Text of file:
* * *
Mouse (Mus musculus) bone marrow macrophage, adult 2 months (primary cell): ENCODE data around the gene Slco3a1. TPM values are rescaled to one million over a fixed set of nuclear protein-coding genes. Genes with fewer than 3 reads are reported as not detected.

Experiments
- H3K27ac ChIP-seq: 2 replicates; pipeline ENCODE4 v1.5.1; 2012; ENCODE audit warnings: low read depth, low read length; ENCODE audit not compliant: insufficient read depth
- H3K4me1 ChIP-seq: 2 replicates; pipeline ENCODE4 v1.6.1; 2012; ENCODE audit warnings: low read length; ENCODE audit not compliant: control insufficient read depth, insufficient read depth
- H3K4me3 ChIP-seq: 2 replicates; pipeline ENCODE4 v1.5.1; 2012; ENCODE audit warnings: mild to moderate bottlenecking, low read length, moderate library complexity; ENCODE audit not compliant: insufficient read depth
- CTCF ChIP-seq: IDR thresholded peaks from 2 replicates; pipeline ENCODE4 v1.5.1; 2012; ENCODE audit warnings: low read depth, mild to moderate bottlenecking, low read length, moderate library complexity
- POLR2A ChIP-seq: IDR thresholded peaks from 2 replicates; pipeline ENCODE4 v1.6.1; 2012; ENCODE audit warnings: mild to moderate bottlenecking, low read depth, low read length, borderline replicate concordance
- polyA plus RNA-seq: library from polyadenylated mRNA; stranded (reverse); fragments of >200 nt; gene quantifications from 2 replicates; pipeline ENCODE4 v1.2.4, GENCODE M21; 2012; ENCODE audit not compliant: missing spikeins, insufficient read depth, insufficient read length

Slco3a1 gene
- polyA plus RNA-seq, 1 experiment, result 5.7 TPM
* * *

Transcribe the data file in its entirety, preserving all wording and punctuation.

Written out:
Mouse (Mus musculus) bone marrow macrophage, adult 2 months (primary cell): ENCODE data around the gene Slco3a1. TPM values are rescaled to one million over a fixed set of nuclear protein-coding genes. Genes with fewer than 3 reads are reported as not detected.

Experiments
- H3K27ac ChIP-seq: 2 replicates; pipeline ENCODE4 v1.5.1; 2012; ENCODE audit warnings: low read depth, low read length; ENCODE audit not compliant: insufficient read depth
- H3K4me1 ChIP-seq: 2 replicates; pipeline ENCODE4 v1.6.1; 2012; ENCODE audit warnings: low read length; ENCODE audit not compliant: control insufficient read depth, insufficient read depth
- H3K4me3 ChIP-seq: 2 replicates; pipeline ENCODE4 v1.5.1; 2012; ENCODE audit warnings: mild to moderate bottlenecking, low read length, moderate library complexity; ENCODE audit not compliant: insufficient read depth
- CTCF ChIP-seq: IDR thresholded peaks from 2 replicates; pipeline ENCODE4 v1.5.1; 2012; ENCODE audit warnings: low read depth, mild to moderate bottlenecking, low read length, moderate library complexity
- POLR2A ChIP-seq: IDR thresholded peaks from 2 replicates; pipeline ENCODE4 v1.6.1; 2012; ENCODE audit warnings: mild to moderate bottlenecking, low read depth, low read length, borderline replicate concordance
- polyA plus RNA-seq: library from polyadenylated mRNA; stranded (reverse); fragments of >200 nt; gene quantifications from 2 replicates; pipeline ENCODE4 v1.2.4, GENCODE M21; 2012; ENCODE audit not compliant: missing spikeins, insufficient read depth, insufficient read length

Slco3a1 gene
- polyA plus RNA-seq, 1 experiment, result 5.7 TPM